Steve Cook, Justin Weddle, and Daniel Day authored the Law360 article, 'Prosecutors Should Be Wary Of Overreach After Marinello.'


From the article:

"On March 21, the U.S. Supreme Court rejected the government’s broad interpretation of a criminal tax obstruction statute and overturned a courier freight service operator’s three-year prison sentence in a decision that may have implications for the government’s recent interpretation of omnibus criminal statutes, such as the “conspiracy to defraud the United States” clause of Section 371, in special counsel Robert Mueller’s indictments, and in the case involving alleged leaks from the Public Company Accounting Oversight Board. The Supreme Court’s Marinello decision is the latest warning about prosecutorial overreach where the government adopts broad interpretations of broad statutory language.

The government charged Carlo Marinello under the so-called “omnibus” clause of Internal Revenue Code Section 7212(a), which forbids “corruptly ... obstruct[ing] ... the due administration of [the Internal Revenue Code].” The government claimed that Marinello violated this omnibus clause by engaging in “at least one of eight different specified activities, including ‘failing to maintain corporate books and records,’ ‘failing to provide’ his tax accountant ‘with complete and accurate’ tax ‘information,’ ‘destroying ... business records,’ ‘hiding income,’ and ‘paying employees ... with cash.’”[1] A jury convicted Marinello and he was sentenced to three years’ imprisonment. The Second Circuit affirmed, holding that the omnibus charge did not require any “awareness of a particular [IRS] action or investigation.”[2] In a scathing dissent from the denial of en banc review, Judge Dennis Jacobs, joined by Judge José Cabranes, criticized Marinello’s criminal conviction “based on the most vague of residual clauses” that “cleared a garden path for prosecutorial abuse.”[3] Judge Jacobs’ dissent also highlighted the Supreme Court’s increasing tendency to cast a “cold eye” towards “broad residual criminal statutes” and the court’s preference “to cabin them.”[4] Indeed, Judge Jacobs stated that a series of well-known Supreme Court reversals were animated by “alarm about fair warning and overbreadth.”[5]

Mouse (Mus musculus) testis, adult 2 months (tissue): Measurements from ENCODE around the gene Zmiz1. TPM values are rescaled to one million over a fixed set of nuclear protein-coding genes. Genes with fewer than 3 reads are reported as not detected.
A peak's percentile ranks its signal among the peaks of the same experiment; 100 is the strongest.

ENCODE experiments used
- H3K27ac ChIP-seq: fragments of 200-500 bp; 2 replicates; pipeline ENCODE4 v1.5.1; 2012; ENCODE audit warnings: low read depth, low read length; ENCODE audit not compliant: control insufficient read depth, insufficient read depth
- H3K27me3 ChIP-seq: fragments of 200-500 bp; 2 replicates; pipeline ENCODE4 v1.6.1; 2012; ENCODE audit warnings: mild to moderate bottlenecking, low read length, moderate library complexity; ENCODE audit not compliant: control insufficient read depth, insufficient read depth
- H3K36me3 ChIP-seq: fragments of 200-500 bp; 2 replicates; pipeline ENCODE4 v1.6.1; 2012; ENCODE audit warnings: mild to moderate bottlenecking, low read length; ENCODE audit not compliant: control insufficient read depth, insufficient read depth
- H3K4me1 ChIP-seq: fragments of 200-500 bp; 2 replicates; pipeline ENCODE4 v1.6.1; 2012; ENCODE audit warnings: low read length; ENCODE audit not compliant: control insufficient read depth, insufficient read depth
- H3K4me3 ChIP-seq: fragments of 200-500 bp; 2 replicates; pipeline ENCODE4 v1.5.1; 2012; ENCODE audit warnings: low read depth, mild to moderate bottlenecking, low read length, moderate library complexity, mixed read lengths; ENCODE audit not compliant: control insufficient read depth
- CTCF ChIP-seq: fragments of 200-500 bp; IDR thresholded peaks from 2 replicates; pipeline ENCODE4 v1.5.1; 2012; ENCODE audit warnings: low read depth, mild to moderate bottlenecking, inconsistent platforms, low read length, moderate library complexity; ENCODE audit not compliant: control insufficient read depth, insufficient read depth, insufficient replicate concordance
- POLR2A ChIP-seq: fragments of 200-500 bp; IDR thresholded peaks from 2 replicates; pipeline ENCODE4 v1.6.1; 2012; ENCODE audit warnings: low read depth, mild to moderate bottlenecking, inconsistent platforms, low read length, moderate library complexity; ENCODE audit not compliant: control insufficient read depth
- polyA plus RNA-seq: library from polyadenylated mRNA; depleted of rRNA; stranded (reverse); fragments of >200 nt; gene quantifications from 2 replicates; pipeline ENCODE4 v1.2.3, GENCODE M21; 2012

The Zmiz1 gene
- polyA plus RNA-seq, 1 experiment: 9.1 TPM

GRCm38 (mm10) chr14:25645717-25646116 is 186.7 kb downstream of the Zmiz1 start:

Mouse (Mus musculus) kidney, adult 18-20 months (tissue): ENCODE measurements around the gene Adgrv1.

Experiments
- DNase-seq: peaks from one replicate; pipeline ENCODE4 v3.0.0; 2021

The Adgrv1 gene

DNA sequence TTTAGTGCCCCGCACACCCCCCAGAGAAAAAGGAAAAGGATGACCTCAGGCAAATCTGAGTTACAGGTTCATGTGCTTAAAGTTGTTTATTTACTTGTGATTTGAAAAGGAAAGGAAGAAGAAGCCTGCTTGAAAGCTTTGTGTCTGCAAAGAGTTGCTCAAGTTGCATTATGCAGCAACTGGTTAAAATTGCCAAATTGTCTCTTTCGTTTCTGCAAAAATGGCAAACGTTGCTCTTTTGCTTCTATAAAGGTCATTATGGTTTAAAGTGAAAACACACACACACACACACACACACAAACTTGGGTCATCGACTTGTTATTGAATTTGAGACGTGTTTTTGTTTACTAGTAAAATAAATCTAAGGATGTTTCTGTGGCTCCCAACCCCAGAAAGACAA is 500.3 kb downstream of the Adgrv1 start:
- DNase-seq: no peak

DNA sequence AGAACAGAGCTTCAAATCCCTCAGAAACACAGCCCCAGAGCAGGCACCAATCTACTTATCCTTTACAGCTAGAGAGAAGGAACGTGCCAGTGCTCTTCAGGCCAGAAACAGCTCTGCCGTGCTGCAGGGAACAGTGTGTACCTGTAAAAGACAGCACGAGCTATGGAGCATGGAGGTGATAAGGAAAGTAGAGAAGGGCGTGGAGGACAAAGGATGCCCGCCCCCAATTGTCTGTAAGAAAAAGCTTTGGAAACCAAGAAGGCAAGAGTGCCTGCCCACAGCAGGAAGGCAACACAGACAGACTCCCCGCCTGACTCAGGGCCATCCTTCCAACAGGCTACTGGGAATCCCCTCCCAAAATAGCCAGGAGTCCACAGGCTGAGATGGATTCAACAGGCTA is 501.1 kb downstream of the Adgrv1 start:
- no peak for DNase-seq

In a 7-2 decision, the Supreme Court reversed and remanded the Second Circuit’s affirmation of Marinello’s conviction, holding that to convict a defendant under the omnibus clause of Section 7212(a) of the Internal Revenue Code, the government must prove that the defendant was aware of a pending tax-related proceeding, such as a particular investigation or audit, or could reasonably foresee that such a proceeding would commence."

To read the full article, click here.